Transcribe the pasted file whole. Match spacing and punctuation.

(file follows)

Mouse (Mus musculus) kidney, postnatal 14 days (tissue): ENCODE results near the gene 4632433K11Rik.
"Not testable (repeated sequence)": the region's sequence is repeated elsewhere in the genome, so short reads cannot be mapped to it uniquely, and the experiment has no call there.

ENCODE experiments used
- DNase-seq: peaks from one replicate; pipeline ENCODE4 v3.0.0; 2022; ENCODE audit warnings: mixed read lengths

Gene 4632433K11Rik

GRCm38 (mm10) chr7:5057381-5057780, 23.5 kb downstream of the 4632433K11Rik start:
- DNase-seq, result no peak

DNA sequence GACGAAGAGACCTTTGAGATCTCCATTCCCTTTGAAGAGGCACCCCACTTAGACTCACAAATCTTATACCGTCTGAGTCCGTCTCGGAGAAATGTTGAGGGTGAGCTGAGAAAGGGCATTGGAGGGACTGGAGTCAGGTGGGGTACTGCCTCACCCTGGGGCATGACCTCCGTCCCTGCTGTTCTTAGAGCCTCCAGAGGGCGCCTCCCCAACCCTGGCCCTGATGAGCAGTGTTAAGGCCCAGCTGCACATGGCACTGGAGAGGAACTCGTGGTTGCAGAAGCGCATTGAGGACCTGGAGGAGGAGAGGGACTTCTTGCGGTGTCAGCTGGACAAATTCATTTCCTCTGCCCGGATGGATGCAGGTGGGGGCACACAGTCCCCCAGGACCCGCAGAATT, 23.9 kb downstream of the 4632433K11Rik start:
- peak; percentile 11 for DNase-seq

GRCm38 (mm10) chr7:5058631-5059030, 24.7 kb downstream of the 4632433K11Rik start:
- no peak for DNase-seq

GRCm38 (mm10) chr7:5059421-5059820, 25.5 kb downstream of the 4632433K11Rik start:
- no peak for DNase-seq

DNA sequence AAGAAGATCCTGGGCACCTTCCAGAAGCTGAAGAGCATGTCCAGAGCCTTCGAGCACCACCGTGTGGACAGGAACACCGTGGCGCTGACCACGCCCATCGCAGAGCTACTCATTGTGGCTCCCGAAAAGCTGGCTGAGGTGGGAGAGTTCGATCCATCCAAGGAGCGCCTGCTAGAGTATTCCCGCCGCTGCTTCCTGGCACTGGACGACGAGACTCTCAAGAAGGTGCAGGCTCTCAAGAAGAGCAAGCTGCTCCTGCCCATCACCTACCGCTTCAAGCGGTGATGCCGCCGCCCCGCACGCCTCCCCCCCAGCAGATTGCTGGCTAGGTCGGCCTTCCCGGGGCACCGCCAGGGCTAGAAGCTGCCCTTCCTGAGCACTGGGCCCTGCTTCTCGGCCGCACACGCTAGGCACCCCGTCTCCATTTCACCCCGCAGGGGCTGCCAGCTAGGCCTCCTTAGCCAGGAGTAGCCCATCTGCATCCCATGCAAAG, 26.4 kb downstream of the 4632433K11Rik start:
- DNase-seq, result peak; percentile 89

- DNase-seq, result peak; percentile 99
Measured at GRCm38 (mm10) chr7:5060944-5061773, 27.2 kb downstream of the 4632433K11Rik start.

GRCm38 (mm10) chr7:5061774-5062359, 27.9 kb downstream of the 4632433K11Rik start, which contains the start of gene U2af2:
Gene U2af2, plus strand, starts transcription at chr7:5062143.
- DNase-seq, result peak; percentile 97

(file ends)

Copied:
Mouse (Mus musculus) kidney, postnatal 14 days (tissue): ENCODE results near the gene 4632433K11Rik.
"Not testable (repeated sequence)": the region's sequence is repeated elsewhere in the genome, so short reads cannot be mapped to it uniquely, and the experiment has no call there.

ENCODE experiments used
- DNase-seq: peaks from one replicate; pipeline ENCODE4 v3.0.0; 2022; ENCODE audit warnings: mixed read lengths

Gene 4632433K11Rik

GRCm38 (mm10) chr7:5057381-5057780, 23.5 kb downstream of the 4632433K11Rik start:
- DNase-seq, result no peak

DNA sequence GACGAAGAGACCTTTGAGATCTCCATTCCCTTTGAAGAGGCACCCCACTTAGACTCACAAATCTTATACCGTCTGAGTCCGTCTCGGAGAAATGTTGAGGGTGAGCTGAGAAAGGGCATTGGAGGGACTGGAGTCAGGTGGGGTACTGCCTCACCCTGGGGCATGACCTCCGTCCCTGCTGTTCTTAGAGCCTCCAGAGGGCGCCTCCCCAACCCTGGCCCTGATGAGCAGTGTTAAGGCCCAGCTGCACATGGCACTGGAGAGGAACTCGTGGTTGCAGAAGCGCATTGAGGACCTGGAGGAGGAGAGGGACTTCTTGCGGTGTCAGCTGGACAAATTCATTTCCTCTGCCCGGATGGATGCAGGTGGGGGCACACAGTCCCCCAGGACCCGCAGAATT, 23.9 kb downstream of the 4632433K11Rik start:
- peak; percentile 11 for DNase-seq

GRCm38 (mm10) chr7:5058631-5059030, 24.7 kb downstream of the 4632433K11Rik start:
- no peak for DNase-seq

GRCm38 (mm10) chr7:5059421-5059820, 25.5 kb downstream of the 4632433K11Rik start:
- no peak for DNase-seq

DNA sequence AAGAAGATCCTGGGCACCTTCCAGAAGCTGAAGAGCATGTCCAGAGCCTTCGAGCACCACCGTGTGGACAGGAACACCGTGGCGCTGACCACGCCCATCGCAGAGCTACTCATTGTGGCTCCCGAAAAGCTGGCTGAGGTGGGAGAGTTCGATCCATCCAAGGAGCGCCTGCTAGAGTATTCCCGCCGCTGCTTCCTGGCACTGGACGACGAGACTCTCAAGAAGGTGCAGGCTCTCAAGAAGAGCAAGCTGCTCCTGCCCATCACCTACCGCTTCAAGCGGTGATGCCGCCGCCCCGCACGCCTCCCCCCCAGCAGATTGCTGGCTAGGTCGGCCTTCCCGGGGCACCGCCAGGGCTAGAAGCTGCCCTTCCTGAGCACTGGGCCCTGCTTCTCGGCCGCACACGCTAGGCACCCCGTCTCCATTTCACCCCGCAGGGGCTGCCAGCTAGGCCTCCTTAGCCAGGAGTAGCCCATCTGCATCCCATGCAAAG, 26.4 kb downstream of the 4632433K11Rik start:
- DNase-seq, result peak; percentile 89

- DNase-seq, result peak; percentile 99
Measured at GRCm38 (mm10) chr7:5060944-5061773, 27.2 kb downstream of the 4632433K11Rik start.

GRCm38 (mm10) chr7:5061774-5062359, 27.9 kb downstream of the 4632433K11Rik start, which contains the start of gene U2af2:
Gene U2af2, plus strand, starts transcription at chr7:5062143.
- DNase-seq, result peak; percentile 97